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United Nations Daily Highlights, 09-08-28
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From: The United Nations Home Page at <http://www.un.org> - email: firstname.lastname@example.orgARCHIVES
HIGHLIGHTS OF THE NOON BRIEFING
SPOKESPERSON FOR THE SECRETARY-GENERAL
HEADQUARTERS, NEW YORK
Friday, August 28, 2009
BAN KI-MOON STRESSES NEED TO SEAL THE DEAL ON CLIMATE CHANGE
Secretary-General Ban Ki-moon arrived in Vienna, Austria, today and gave a keynote
speech at a ceremony organized by the Austrian Government to mark the 30th anniversary of the United Nations headquarters in
Vienna, known as the Vienna International Centre.
He spoke of the importance of the work of all the Vienna-based UN organizations, adding: From outer space to the human heart, this Vienna International Centre has done far more than witness history; it has brought great progress to our world.
The Secretary-General added that, from Austria, he will be traveling to the Arctic to spotlight the challenge of climate change. He said, We have about three months until the United Nations Climate Change Conference in December in Copenhagen -- three months to reach an agreement that will determine the future of our planet. We must seal the deal.
The Secretary-General also held a meeting with the Federal Minister for European and International Affairs, Michael Spindelegger and attended a working luncheon hosted by the Foreign Minister. He also
spoke to the press.
Following a private visit to the Austrian Presidents summer residence, the Secretary-General will then go to Tyrol where he will address the Alpbach Retreat 2009, which focuses on the theme, The UN Security Council and the Protection of Civilians: Improving Effectiveness and Accountability.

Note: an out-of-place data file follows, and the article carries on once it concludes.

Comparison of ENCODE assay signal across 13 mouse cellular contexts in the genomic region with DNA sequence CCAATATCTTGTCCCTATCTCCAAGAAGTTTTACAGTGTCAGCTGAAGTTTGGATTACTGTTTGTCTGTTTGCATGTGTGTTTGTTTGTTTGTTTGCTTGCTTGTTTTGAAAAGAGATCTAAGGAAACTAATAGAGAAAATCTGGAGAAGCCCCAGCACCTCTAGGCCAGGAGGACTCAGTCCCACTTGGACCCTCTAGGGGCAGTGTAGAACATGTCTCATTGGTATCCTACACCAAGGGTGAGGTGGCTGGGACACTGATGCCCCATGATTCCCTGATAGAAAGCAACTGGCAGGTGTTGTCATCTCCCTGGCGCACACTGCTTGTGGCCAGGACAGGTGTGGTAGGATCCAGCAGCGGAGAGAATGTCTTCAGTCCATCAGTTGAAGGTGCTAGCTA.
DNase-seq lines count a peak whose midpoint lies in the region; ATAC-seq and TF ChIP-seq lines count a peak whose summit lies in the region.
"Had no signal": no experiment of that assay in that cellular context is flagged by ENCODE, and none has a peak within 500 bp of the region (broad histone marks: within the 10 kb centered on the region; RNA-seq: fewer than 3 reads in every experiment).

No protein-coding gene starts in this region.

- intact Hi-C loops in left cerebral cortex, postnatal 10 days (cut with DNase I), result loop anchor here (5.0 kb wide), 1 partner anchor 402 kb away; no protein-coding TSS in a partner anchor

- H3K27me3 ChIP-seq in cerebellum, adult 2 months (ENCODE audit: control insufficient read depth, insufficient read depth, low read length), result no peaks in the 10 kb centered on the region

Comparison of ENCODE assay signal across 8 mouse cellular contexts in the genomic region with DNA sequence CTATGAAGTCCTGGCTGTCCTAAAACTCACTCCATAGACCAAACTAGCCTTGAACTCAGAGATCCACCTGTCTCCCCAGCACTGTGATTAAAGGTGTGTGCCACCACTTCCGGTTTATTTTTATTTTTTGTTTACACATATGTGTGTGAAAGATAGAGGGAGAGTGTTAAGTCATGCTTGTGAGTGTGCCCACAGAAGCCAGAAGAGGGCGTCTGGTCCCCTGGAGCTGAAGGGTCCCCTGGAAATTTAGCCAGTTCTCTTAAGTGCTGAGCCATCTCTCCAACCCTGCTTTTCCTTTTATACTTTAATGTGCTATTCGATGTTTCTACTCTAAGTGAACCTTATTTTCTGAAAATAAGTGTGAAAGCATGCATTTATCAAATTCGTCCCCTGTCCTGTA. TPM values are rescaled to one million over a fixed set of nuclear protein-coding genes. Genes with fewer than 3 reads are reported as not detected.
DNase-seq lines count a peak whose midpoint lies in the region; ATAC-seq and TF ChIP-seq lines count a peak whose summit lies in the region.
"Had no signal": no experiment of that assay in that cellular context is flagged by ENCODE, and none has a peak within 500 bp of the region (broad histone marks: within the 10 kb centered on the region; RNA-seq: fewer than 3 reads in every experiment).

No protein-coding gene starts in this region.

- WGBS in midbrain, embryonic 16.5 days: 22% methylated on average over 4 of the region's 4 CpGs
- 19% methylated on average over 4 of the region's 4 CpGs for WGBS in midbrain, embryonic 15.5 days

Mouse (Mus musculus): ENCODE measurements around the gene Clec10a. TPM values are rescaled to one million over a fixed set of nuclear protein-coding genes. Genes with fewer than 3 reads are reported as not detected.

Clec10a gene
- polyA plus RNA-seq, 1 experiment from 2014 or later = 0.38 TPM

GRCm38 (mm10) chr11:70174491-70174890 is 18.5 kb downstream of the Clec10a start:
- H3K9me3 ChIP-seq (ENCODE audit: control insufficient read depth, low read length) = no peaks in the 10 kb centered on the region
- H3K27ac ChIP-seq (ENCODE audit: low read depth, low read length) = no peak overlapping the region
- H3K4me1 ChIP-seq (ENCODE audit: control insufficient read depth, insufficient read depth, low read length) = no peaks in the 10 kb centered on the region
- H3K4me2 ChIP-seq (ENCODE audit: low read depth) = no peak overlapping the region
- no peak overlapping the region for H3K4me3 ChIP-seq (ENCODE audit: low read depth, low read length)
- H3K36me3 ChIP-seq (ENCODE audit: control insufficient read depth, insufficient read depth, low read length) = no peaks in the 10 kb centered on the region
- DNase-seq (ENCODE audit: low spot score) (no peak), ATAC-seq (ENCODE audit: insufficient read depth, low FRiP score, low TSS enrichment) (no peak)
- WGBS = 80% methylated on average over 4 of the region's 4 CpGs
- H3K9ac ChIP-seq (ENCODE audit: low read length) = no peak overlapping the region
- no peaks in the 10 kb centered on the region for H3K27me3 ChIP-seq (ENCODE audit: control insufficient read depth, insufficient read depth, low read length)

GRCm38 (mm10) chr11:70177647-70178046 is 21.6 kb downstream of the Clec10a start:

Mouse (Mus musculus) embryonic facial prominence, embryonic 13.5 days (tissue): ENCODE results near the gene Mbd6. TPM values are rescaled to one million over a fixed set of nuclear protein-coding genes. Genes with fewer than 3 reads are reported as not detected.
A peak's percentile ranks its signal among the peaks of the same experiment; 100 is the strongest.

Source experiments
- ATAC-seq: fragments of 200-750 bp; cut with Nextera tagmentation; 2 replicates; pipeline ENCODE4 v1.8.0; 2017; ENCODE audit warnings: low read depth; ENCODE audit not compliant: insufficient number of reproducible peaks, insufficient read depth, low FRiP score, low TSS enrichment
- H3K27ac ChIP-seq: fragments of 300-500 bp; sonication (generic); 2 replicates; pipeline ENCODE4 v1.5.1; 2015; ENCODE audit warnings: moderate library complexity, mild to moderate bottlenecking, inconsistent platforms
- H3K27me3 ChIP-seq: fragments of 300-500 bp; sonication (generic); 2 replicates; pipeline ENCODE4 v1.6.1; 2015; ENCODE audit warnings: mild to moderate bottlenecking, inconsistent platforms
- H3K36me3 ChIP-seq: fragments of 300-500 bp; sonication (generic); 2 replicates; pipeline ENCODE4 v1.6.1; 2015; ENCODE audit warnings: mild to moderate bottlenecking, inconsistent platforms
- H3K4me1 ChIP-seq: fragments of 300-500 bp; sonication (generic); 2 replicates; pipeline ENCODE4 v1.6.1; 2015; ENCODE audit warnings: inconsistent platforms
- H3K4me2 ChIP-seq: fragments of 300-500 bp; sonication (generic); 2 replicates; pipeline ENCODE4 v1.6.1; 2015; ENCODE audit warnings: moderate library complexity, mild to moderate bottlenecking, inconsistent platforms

BAN KI-MOON TO SEE FIRST-HAND EFFECT OF CLIMATE CHANGE ON ARCTIC
The Secretary-General will be in Svalbard, Norway, next week, to see firsthand the impact of climate change on the Arctic.
During his two-day visit there, the Secretary-General will first go to Ny-Alesund, in the North of the Svalbard archipelago, to visit polar research stations, before he travels further North. He will make his way to the Norwegian polar research vessel Lance, located at the Polar Ice Rim. There, he will get additional scientific updates and information on ice as a regulator of the Arctic Ocean and the worlds climate.
Also during his trip, the Secretary-General will visit the Global Seed Vault, a secure seed bank which houses duplicates of unique varieties of the worlds most important crops. Finally, he will participate in a panel discussion focusing on the global impact of a melting Arctic.
ONE HUNDRED DAYS LEFT BEFORE SEALING THE DEAL IN COPENHAGEN
There are now only 100 days left before the United Nations Conference on Climate Change in Copenhagen.
To mark this day, the United Nations is